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Azerbaycan Saytlari

 »  Home  »  Endodontic Articles 2  »  Endodontic implications of the maxillary sinus: a review
Endodontic implications of the maxillary sinus: a review
Antibiotics, decongestants and analgesics in the management of sinusitis.

At least 70% of bacterial complications of acute sinusitis are caused by Streptococcus pneumoniae and Haemophilus influenzae , of which some 20–30% produce -lactamase (Yonkers 1992). Several other bacterial species, including Moraxella (Branhamella) catarrhalis , Streptococcus pyogenes , Staphylococcus aureus , and -streptococci, account for a proportion of cases. Approximately 10% of cases of acute sinusitis in adults arise from dental infections containing a mixture of anaerobic species (Gwaltney 1995). Antibiotics are a fundamental part of management in acute suppurative sinusitis. Pinheiro et al . (1998) recommended amoxycillin as a first-line empiric therapy aimed at covering both Gram-positive and Gram-negative organisms. Amoxycillin and its derivatives also cover Gram-negative encapsulated organisms such as H. influenzae and S. pneumoniae , making it particularly useful in the medical management of sinus disease. Other acceptable and inexpensive choices for first line therapy would be a combination of erythromycin and a sulphonamide or a second generation cephalosporin and a sulphonamide. However, patients with true hypersensitivity reactions to penicillin should not be given cephalosporins owing to cross-reactivity in approximately 10% of the population. In these patients, cotrimoxazole or clarithromycin may be suitable alternatives.
Synthetic penicillin antibiotics with a -lactamase inhibitor (e.g. amoxycillin-clavulanate) have a broader spectrum of activity against -lactamase producing strains of Haemophilus influenza and Moraxella catarrhalis , but they may not be effective against penicillin resistant pneumococcus. Second generation cephalosporins also cover -lactamase producing organisms. Individuals who have failed prior antibiotic treatment or with a history of frequent episodes recalcitrant to amoxycillin treatment may require a different antibiotic or a combination of antibiotics before a more invasive option is explored.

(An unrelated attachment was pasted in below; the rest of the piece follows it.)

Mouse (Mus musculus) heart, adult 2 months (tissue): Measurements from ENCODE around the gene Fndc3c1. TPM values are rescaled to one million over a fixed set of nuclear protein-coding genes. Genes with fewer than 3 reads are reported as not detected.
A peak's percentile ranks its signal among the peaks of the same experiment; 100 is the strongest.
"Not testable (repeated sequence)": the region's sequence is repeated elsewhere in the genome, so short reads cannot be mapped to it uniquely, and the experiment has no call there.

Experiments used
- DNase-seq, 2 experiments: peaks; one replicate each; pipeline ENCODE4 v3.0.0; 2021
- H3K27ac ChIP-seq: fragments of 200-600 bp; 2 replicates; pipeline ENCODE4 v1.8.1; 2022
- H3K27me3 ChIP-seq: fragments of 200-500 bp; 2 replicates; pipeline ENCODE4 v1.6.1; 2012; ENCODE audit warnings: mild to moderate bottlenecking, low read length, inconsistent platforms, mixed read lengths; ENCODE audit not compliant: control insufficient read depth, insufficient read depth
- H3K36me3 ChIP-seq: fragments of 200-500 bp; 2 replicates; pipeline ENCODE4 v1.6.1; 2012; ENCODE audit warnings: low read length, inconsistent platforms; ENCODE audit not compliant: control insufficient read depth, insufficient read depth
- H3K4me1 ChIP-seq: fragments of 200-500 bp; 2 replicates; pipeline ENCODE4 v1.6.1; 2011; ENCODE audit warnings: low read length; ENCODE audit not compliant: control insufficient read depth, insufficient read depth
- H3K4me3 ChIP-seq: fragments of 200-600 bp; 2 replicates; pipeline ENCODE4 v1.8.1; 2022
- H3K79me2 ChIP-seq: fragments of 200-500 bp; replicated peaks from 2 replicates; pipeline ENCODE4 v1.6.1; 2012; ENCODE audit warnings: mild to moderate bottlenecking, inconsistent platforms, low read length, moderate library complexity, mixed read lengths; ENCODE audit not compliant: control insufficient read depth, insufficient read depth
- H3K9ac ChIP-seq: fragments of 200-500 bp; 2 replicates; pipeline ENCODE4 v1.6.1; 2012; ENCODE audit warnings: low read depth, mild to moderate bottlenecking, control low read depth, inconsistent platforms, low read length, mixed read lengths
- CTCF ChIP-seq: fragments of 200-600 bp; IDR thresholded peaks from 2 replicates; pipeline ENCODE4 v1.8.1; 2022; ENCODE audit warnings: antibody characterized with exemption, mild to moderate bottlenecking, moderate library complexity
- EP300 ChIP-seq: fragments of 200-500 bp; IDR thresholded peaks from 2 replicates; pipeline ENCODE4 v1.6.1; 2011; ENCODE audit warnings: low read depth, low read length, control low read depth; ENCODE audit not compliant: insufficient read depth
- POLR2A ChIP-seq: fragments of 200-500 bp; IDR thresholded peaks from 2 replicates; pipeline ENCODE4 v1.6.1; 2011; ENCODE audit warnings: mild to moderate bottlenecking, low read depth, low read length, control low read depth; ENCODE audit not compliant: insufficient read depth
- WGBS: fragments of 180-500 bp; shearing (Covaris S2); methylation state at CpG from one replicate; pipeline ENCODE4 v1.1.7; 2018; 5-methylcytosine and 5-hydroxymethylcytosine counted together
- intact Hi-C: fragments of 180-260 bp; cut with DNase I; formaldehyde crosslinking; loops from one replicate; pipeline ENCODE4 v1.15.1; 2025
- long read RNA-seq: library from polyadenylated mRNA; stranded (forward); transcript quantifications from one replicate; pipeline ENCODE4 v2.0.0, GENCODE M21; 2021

Intravenous antibiotics may be indicated in individuals with severe infections involving other sites, such as the orbit or intracranial spread. Either second or third generation cephalosporins or ampicillin sulbactam are good choices owing to excellent penetration of the blood–brain barrier in addition to covering the relevant organisms. Anaerobic coverage can be provided by metronidazole, which also has good penetration of cerebrospinal fluid.
Clinical improvement usually occurs within 48–72 h of initiation of antimicrobial therapy. The antibiotictherapy should be continued for a minimum period of 7 days after the symptoms have disappeared. Treatment for lesser periods of time may cause relapse or the disease may progress to chronic sinusitis. Smith & Browning (2000) suggested that general dental practitioners should not prescribe antibiotics for uncomplicated acute sinusitis. For patients presenting with symptoms of maxillary toothache, dental practitioners are best placed to examine the oral cavity for prompt treatment of dental disease. Cases that do not resolve should be referred once dental disease has been excluded as a source of infection.
The combination of allergic disease and infectious sinusitis has been considered the most difficult form of sinus disease to treat (Shin & Bellenir 1998). The patient with uncontrolled nasal allergies frequently experiences marked congestion, swelling, excess secretions and discomfort in the sinus area. These patients need to follow an allergy care programme to alleviate sinusitis.
In addition to destroying the involved organisms, it is important to decrease oedema around the ostia to facilitate drainage and allow sinus oxygenation (Pinheiro et al . 1998). Topical and systemic decongestants are beneficial and facilitate oxygenation and sinus drainage of pus by decreasing the ostial mucosal oedema. This is one of the few instances in which topical decongestants, drops or sprays are advocated and are beneficial, provided that their use is not extended beyond 3–5 days as a result of significant rebound effect.
Analgesics, such as paracetamol and nonsteroidal anti inflammatory drugs, are important for the control of pain. However, in severe sinus pain cases, a narcotic analgesic may be indicated.